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Close-range blast exposure is associated with altered white matter integrity in APOE ε4 carriers.

Abstract

Evidence suggests that blast exposure has profound negative consequences for the health of the human brain and that it may confer risk for the development of neurodegenerative diseases such as chronic traumatic encephalopathy and Alzheimer's disease (AD). Though the molecular mechanisms linking blast exposure to subsequent neurodegeneration is an active focus of research, recent studies suggest that genetic risk for AD may elevate the risk of neurodegeneration following traumatic brain injury (TBI). However, it is currently unknown if blast exposure also interacts with AD risk to promote neurodegeneration. In this study we examined whether apolipoprotein (APOE) ε4, a well-known genetic risk factor for AD, influenced the relationship between blast exposure and white matter integrity in a cohort of 200 Iraq and Afghanistan War veterans. Analyses revealed a significant interaction between close-range blast exposure (CBE; i.e., within 10 meters) and APOE ε4 carrier status in predicting white matter abnormalities, measured by a voxel-wise cluster-based method that captures spatial heterogeneity in white matter disruptions. This interaction remained significant after controlling for TBI, pointing to the specificity of CBE and APOE in white matter disruptions. Furthermore, among veteran ε4 carriers exposed to close-range blast, we observed a positive association between the number of CBEs and the number of white matter abnormalities. These results raise the possibility that CBE interacts with AD genetic influences on neuropathological processes such as the degradation of white matter integrity.

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  • Authors+Show Affiliations

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    National Center for PTSD, VA Boston Healthcare System , 150 S Huntington Ave (116B-2) , Boston, Massachusetts, United States , 02130. Boston University School of Medicine, Psychiatry ; danielle.sullivan2@va.gov.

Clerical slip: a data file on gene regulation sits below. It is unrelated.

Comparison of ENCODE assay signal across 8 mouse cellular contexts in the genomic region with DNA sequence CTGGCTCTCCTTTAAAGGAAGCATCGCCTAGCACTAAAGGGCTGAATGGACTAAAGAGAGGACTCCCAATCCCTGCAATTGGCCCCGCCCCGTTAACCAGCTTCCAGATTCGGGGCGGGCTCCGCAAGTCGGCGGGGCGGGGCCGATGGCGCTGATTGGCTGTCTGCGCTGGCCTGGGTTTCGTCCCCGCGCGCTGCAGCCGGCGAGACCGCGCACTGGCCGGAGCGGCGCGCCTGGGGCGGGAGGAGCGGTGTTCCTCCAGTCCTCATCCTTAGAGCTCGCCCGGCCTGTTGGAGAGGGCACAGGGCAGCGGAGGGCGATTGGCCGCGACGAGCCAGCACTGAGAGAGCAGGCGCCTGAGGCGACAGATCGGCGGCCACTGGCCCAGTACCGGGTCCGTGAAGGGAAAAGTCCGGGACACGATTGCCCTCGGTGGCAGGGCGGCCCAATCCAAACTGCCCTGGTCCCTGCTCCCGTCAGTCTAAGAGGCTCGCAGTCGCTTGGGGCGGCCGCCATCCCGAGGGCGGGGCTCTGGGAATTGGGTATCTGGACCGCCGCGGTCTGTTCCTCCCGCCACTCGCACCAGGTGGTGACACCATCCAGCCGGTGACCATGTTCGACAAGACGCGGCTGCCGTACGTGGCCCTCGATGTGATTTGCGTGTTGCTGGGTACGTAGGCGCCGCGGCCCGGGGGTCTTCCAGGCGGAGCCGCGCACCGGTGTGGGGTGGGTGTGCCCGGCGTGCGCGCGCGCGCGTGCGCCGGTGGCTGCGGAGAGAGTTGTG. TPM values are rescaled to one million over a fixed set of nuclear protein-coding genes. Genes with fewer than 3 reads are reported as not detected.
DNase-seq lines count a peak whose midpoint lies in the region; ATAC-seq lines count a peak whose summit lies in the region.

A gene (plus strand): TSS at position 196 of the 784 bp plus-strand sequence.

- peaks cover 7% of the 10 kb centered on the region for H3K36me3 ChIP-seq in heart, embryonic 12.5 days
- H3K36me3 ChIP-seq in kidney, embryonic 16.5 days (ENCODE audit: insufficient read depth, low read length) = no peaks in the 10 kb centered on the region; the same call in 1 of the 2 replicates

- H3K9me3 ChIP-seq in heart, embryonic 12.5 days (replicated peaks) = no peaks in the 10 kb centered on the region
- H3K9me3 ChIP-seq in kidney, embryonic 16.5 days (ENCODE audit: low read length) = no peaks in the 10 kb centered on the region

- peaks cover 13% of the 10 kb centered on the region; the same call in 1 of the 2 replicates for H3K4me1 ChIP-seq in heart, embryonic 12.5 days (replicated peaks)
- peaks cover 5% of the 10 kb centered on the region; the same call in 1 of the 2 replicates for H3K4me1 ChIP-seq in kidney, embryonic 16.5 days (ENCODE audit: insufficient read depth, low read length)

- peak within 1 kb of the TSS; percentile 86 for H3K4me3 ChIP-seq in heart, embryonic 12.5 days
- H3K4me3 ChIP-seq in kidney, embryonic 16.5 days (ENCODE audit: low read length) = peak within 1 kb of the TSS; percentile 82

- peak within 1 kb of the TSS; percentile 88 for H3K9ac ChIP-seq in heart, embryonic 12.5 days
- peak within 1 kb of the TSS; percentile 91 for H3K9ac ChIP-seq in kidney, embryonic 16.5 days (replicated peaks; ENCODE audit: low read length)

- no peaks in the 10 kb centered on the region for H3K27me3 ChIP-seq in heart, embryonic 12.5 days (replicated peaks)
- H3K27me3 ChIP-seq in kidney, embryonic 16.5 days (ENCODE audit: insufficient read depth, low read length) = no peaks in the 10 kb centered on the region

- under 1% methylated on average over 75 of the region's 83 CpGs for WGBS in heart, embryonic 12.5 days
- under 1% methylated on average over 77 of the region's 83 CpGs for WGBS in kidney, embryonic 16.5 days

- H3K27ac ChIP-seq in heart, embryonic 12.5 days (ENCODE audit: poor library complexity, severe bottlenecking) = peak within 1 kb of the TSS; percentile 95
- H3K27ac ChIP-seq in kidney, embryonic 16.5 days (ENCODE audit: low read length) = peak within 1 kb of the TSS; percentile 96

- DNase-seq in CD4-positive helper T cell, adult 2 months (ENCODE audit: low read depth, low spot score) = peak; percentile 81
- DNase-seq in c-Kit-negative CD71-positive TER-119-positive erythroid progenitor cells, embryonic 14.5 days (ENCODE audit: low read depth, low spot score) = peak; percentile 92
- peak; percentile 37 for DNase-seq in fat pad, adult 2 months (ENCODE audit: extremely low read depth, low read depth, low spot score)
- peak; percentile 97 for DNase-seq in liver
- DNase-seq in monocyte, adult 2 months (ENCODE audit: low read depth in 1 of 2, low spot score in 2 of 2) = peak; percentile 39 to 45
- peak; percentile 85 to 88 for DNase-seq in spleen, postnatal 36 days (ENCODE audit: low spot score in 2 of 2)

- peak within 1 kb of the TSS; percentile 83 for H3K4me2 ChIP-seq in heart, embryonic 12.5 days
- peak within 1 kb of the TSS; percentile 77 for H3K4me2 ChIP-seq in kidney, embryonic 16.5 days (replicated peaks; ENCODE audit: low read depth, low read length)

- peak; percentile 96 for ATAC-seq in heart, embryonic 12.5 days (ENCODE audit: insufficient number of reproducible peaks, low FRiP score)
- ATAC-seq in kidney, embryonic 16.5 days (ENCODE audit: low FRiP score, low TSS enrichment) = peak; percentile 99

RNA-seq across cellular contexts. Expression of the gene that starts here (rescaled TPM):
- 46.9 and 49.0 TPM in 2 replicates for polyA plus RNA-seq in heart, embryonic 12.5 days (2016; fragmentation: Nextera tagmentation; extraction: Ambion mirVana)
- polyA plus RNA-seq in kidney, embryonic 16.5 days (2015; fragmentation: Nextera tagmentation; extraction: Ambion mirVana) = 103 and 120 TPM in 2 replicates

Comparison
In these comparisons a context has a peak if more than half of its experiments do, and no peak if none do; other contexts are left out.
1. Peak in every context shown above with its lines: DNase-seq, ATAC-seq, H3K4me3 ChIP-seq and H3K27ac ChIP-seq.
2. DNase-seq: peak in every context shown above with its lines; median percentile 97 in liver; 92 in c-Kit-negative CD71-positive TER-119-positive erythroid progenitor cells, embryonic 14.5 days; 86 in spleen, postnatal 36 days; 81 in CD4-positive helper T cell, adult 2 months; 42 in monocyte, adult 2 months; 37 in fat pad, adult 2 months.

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    National Center for PTSD, VA Boston Healthcare System, Boston, Massachusetts, United States. Boston University School of Medicine, Boston, Massachusetts, United States ; mark.logue@va.gov.

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    National Center for PTSD, VA Boston Healthcare System, Boston, Massachusetts, United States. Boston University School of Medicine, Psychiatry, Boston, Massachusetts, United States ; erika.wolf@va.gov.

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    National Center for PTSD, VA Boston Healthcare System, Boston, Massachusetts, United States. Boston University School of Medicine, Boston, Massachusetts, United States ; hayes.1075@osu.edu.

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    VA Boston Healthcare System, Neuroimaging Research for Veterans (NeRVe) Center, Boston, Massachusetts, United States. VA Boston Healthcare System, Translational Research Center for TBI and Stress Disorders (TRACTS), Boston, Massachusetts, United States. Athinoula A Martinos Center for Biomedical Imaging, 218916, Charlestown, Massachusetts, United States ; salat@nmr.mgh.harvard.edu.

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    VA Boston Healthcare System, Translational Research Center for TBI and Stress Disorders (TRACTS) and Geriatric Research Educational and Clinical Center (GRECC), Boston, Massachusetts, United States. Harvard Medical School, 1811, Psychiatry, Boston, Massachusetts, United States ; Catherine.Fortier@va.gov.

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    VA Boston Healthcare System, Translational Research Center for TBI and Stress Disorders (TRACTS) and Geriatric Research, Educational and Clinical Center (GRECC), Boston, Massachusetts, United States. Boston University School of Medicine, Psychiatry, Boston, Massachusetts, United States. Harvard Medical School, 1811, Psychiatry, Boston, Massachusetts, United States ; Jennifer.Fonda@va.gov.